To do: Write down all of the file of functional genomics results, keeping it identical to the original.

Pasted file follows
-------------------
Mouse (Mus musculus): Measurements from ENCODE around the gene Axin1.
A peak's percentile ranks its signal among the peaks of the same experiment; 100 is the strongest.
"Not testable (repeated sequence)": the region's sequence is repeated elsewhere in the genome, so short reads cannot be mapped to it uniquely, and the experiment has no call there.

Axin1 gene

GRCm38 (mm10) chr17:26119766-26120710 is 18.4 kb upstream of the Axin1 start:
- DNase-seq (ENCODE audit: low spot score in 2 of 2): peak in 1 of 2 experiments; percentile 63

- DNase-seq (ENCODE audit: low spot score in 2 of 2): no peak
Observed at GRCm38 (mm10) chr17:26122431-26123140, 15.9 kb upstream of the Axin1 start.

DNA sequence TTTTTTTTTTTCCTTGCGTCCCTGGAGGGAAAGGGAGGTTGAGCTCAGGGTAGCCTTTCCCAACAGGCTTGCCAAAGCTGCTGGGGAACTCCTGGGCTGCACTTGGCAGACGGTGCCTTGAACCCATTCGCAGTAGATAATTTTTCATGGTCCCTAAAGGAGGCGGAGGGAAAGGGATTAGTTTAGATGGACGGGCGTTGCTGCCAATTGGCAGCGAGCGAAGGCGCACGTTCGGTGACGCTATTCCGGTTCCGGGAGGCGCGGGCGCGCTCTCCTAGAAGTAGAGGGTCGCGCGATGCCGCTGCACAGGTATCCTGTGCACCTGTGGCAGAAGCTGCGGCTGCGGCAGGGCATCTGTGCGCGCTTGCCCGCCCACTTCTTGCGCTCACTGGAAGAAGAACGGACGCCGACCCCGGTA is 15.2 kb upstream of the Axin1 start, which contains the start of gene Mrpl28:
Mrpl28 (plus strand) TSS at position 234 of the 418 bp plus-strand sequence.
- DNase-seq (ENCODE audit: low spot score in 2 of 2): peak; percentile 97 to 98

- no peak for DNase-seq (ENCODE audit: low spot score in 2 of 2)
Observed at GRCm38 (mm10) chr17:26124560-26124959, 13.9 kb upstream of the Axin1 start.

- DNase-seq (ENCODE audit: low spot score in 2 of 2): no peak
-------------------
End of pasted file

Mouse (Mus musculus): Measurements from ENCODE around the gene Axin1.
A peak's percentile ranks its signal among the peaks of the same experiment; 100 is the strongest.
"Not testable (repeated sequence)": the region's sequence is repeated elsewhere in the genome, so short reads cannot be mapped to it uniquely, and the experiment has no call there.

Axin1 gene

GRCm38 (mm10) chr17:26119766-26120710 is 18.4 kb upstream of the Axin1 start:
- DNase-seq (ENCODE audit: low spot score in 2 of 2): peak in 1 of 2 experiments; percentile 63

- DNase-seq (ENCODE audit: low spot score in 2 of 2): no peak
Observed at GRCm38 (mm10) chr17:26122431-26123140, 15.9 kb upstream of the Axin1 start.

DNA sequence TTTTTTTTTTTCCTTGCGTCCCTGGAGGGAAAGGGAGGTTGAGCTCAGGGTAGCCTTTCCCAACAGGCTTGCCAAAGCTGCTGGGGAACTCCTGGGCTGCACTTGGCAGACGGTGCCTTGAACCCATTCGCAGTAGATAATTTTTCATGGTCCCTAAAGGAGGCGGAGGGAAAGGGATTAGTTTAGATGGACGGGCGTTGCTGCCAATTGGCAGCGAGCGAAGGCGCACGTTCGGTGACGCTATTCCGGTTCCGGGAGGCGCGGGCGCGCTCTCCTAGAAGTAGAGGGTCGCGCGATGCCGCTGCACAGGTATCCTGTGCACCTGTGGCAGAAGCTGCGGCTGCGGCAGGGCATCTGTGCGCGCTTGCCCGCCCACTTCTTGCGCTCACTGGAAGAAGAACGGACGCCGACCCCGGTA is 15.2 kb upstream of the Axin1 start, which contains the start of gene Mrpl28:
Mrpl28 (plus strand) TSS at position 234 of the 418 bp plus-strand sequence.
- DNase-seq (ENCODE audit: low spot score in 2 of 2): peak; percentile 97 to 98

- no peak for DNase-seq (ENCODE audit: low spot score in 2 of 2)
Observed at GRCm38 (mm10) chr17:26124560-26124959, 13.9 kb upstream of the Axin1 start.

- DNase-seq (ENCODE audit: low spot score in 2 of 2): no peak